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In a message dated 01/09/2006 22:42:17 GMT Daylight Time, [log in to unmask] writes:
Peter wrote:
The poem as a perceptual device of one's own world, and one's
own experience is much more relevant.
 
I take it you buy into the French view that the text exists apart from the human being that created it. Perhaps that old scenario of monkeys typing texts can be updated to computers creating texts unrelated to human experience, leaving readers in solipsistic bliss. Diana
 
A lot of forays into and around and around the aesthetic theory maze are being made just now !
 
- isn't it usually a case of layers of perception and multiple perspectives / meanings ? - eg.,  about which particular facets of the author/maker's skilfully-cut gem happened to sparkle for you as the perceiver at that particular moment and in your particular state of [emotional *and* factual] mind. Or, thinking of a wellknown biblical image, isn't our perception as 'knowing' adults of such things often of the 'but through a glass, darkly' kind ? Similarly, this kind of extraneous 'knowledge' may reveal some more facets but often at the expense many of other [ often much brighter]  ones but doesn't it always inevitably and irrevocably alter that experience ?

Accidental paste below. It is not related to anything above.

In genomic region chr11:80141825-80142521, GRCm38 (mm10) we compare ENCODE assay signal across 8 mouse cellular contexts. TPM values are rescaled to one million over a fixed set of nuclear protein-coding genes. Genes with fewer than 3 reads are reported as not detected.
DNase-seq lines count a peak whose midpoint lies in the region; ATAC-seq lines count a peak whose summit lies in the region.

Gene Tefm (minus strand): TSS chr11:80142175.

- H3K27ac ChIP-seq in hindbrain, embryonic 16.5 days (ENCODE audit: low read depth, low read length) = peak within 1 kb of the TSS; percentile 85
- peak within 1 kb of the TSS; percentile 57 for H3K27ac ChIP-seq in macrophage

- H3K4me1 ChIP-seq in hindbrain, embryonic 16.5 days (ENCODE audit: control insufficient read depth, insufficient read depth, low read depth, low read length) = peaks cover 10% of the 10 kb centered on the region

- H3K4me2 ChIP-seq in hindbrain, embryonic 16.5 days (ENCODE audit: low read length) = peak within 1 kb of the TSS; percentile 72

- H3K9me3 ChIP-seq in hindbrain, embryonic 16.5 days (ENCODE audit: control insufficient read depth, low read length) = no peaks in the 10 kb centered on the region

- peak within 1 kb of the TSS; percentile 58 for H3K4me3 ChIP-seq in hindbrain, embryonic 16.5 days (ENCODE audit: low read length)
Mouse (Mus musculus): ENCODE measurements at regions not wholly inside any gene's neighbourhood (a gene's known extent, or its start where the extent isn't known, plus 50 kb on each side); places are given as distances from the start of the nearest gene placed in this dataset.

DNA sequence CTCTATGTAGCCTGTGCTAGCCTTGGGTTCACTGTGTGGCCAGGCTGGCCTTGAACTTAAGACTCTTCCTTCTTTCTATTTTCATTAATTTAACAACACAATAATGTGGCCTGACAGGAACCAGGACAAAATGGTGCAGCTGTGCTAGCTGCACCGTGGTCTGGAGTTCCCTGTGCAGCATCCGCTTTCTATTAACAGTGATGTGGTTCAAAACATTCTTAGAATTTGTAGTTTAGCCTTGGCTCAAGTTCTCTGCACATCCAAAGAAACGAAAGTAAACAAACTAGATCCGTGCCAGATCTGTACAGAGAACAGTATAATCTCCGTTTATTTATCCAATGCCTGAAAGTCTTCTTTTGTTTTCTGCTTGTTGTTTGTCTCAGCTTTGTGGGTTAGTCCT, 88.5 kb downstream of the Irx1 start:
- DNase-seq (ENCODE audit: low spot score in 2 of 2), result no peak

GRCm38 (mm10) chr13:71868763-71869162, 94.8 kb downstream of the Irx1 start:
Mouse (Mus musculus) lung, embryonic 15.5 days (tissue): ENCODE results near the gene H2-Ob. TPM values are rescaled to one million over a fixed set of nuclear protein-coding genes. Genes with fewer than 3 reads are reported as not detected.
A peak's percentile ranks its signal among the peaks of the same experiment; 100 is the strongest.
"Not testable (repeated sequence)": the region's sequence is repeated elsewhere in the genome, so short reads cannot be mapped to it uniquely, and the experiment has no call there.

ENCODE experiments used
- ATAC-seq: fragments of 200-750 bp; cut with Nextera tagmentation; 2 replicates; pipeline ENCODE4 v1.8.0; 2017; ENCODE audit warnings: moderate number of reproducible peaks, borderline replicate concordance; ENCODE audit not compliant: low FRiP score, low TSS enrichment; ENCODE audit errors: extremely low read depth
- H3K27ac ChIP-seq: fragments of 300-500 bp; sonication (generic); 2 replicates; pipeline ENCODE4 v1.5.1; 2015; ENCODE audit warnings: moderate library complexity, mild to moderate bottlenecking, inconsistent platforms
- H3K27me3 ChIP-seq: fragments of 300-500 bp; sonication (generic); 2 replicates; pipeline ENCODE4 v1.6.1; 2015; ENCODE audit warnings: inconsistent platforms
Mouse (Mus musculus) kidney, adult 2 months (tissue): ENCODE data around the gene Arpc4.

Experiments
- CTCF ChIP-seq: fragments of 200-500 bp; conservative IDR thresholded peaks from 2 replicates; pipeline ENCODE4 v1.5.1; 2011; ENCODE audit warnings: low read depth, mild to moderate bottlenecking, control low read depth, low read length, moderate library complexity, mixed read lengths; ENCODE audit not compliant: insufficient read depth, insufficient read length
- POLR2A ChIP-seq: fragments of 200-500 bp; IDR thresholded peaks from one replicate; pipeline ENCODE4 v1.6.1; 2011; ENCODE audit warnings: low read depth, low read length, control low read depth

But, however we define them, suppose we're still discussing and looking-at cut gemstones as opposed to crude and ugly lumps of coal or rock or stone.....
 
David